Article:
Higher Education: Funding
Reven-U: Funding Higher Education
Here’s how Florida’s public universities plan to get the money they say they need to get better.
"We're not Chicken Little worried about the sky falling. We're moving ahead," says FIU President Mark Rosenberg, formerly chancellor of the State University System. [Photo: Roldan Torres-Moure]
In 2006-07, Florida's universities spent a total of $12,011 on each full-time student. More than three-quarters of that sum came from the state's general fund and other state money — the Bright Futures scholarship program, the Florida Lottery and various trust funds. Parents and students, for their part, paid 21% of the total bill in tuition.
Beginning in 2007, however, the Legislature began shifting more of the funding burden to students and their families. Lawmakers loosened the leash on what the schools can charge for tuition and since 2007 have cut base funding for the universities by $654 million.
By 2009-10, overall spending had fallen to around $11,000 per student, with an additional $500 from now-vanished federal stimulus money. More notable was the shift in where the money came from: Students and parents were paying 29% of the total in tuition. That percentage likely will be higher when figures for the most recent academic year are available.
This wrenching shift for schools and families will become more pronounced in years to come. Few expect the Legislature to restore the base level of state support to its previous share of the total. Meanwhile, the universities can increase tuition up to 15% each year until they hit the national average — which will take nine years, officials estimate — or until they start losing students to state (community) colleges, private and out-of-state schools.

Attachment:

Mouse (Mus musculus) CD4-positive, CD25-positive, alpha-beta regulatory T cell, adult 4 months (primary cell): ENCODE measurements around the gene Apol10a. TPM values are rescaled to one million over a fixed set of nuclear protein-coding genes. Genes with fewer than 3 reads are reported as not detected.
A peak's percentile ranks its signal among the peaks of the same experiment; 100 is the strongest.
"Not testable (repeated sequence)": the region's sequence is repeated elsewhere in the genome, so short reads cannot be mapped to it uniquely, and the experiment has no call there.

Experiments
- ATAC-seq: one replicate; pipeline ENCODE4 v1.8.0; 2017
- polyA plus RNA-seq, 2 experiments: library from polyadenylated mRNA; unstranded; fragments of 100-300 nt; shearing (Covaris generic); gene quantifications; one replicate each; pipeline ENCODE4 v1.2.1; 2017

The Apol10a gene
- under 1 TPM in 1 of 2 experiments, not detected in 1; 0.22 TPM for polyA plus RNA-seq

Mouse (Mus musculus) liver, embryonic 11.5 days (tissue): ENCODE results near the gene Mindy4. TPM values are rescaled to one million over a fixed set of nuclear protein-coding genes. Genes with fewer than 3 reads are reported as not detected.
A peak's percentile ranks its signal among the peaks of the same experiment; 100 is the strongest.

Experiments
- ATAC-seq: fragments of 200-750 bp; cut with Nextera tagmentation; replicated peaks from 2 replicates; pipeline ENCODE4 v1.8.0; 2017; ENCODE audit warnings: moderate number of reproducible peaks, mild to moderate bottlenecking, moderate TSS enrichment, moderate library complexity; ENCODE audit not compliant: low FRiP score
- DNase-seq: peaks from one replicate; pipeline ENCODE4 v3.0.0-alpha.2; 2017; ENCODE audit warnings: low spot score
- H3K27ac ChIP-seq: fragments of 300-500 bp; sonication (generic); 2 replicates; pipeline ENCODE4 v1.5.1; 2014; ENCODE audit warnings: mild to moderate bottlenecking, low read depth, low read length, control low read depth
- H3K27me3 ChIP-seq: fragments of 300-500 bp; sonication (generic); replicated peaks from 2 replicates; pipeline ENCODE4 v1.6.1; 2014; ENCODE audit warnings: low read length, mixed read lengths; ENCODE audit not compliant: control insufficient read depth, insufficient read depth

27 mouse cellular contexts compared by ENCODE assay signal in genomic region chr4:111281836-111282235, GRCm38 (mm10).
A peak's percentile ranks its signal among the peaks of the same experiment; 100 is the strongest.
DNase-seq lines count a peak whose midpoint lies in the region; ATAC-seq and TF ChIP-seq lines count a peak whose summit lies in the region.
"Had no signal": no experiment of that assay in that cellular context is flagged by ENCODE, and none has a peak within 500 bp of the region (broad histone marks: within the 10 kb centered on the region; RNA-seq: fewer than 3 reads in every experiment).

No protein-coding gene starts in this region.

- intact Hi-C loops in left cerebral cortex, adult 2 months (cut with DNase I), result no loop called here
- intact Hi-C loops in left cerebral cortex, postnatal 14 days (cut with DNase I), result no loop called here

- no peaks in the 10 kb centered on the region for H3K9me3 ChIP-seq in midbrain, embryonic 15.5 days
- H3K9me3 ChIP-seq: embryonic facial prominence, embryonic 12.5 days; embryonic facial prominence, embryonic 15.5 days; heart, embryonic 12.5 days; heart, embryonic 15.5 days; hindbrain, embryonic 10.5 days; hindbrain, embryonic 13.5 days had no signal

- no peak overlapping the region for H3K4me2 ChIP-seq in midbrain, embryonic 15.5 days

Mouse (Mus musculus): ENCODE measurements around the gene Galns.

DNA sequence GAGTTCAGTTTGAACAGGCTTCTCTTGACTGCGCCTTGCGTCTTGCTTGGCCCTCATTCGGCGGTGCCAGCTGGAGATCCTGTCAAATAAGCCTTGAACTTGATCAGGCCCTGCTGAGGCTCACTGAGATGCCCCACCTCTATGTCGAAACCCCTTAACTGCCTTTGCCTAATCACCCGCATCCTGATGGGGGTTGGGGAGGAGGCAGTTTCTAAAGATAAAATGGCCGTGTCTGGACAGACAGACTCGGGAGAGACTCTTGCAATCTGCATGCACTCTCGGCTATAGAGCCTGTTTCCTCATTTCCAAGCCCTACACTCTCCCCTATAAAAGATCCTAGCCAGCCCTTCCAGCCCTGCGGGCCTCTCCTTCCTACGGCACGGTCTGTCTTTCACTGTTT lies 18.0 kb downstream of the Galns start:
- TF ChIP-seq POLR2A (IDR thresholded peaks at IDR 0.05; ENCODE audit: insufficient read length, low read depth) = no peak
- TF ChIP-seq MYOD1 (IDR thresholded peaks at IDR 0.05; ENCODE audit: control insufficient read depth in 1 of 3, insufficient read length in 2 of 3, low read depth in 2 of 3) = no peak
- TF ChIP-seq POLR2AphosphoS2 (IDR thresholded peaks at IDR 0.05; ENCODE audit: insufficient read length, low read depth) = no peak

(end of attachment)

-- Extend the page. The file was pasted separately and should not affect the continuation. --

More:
In addition, since the burden-shifting hasn't produced any net increase in funding for the schools, Florida still ranks about where it did before in per-student spending — by various measures, among the bottom 10 states.
And so to get the money they say they need to get better, Florida's schools will be looking to drive revenue.
|(for first-time-in-college undergrads graduating within six years at State University System schools)|
|Note: New College was not a stand-alone institution in 2000. Its 56.7% rate is for 2001-07. Source: Florida Board of Governors|
» GET THE FULL LIST:
To control its destiny, FIU expects to continue raising tuition and projects adding some 20,000 students over 10 years, which would make it bigger than Florida's largest university, the University of Central Florida, is now.
"It's forward-facing; it's aggressive," says FIU President Mark Rosenberg, formerly chancellor of the State University System.
Shrinking state support for public universities is a nationwide trend, as Medicaid and other entitlements along with rising public employee pension and healthcare costs force states to cut discretionary parts of their budgets, says higher education financial consultant John Curry, managing director of Huron Consulting Group in Boston.
A decade ago, public universities in America got 70% of their revenue from state appropriations, with the remainder coming from tuition. Today, they get 70% from tuition and the remainder from their states.
Nationally, universities have cut staff and slowed construction plans, but the outlook remains tough for all but the best-regarded private universities and public flagships as donors retreat, states cut spending and parents with falling incomes resist rising tuition, according to bond rating agency Moody's.
Public universities, meanwhile, face increasing competition from community colleges and for-profits that offer flexible schedules.
"Reliance on government appropriations has declined over the past five years as public universities have become increasingly market-driven, and we expect this trend to continue," Moody's reported in its 2011 outlook for higher education.
Against that backdrop, Florida has pluses. Like most southern and western states, it has superior growth demographics. To a degree, the Legislature has given its schools more leeway to pursue market-driven initiatives.
State projects 1.75 million Floridians could lose Medicaid coverage as pandemic-era law expires
‘Our children are at stake:' Teacher shortage in Florida among worst in the nation